Tower Hill Memorial
|This article does not cite any references or sources. (October 2007)|
The Tower Hill Memorial is a national war memorial on the south side of Trinity Square Gardens, just to the north of the Tower of London. It commemorates those from the Merchant Navy and fishing fleets who died during both world wars and have "no grave but the sea".
The First World War memorial takes the form of a vaulted corridor, 21.5 metres long, 7 metres wide and 7 to 10 metres high. Inside are 12 bronze plaques engraved with 12,000 names. It was opened by Queen Mary on 12 December 1928. The Second World War memorial takes the form of a semi-circular sunken garden located behind the corridor, to its north. It contains the names of 24,000 British seamen and 50 Australian seamen, listed on the walls of the sunken garden. In the centre of the garden is a pool of bronze, engraved with a compass pointing north. The First World War memorial was designed by Edwin Lutyens and the Second World War memorial by Sir Edward Maufe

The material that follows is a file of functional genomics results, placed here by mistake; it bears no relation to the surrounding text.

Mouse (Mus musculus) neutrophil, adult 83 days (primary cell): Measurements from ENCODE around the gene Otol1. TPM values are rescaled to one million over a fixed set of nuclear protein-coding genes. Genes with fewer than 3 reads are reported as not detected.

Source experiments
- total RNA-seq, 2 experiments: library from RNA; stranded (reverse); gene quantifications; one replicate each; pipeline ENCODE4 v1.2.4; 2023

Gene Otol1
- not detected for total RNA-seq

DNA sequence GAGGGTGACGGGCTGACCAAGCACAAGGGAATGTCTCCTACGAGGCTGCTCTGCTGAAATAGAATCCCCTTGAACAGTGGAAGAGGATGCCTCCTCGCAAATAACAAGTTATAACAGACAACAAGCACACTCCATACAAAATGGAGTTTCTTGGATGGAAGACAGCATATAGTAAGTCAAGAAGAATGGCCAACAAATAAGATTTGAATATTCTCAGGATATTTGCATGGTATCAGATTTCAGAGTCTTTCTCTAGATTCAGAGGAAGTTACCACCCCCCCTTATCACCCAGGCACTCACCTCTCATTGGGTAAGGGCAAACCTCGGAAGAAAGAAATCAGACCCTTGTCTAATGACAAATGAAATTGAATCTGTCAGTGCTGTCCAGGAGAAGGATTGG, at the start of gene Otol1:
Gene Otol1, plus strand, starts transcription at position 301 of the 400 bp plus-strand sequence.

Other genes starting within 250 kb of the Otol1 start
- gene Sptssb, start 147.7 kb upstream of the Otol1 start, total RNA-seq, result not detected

Between the two memorials are two columns with statues representing an officer (western column) and a seaman (eastern). This was designed by Charles Wheeler. The second part of the memorial was opened by Queen Elizabeth II on 5 November 1955.
The main inscription, located in between the two columns, reads
- THE TWENTY-FOUR THOUSAND OF THE MERCHANT NAVY AND FISHING FLEETS WHOSE NAMES ARE HONOURED ON THE WALLS OF THIS GARDEN GAVE THEIR LIVES FOR THEIR COUNTRY AND HAVE NO GRAVE BUT THE SEA.
- Media related to Tower Hill Memorial at Wikimedia Commons
|This article about a London building or structure is a stub. You can help Wikipedia by expanding it.|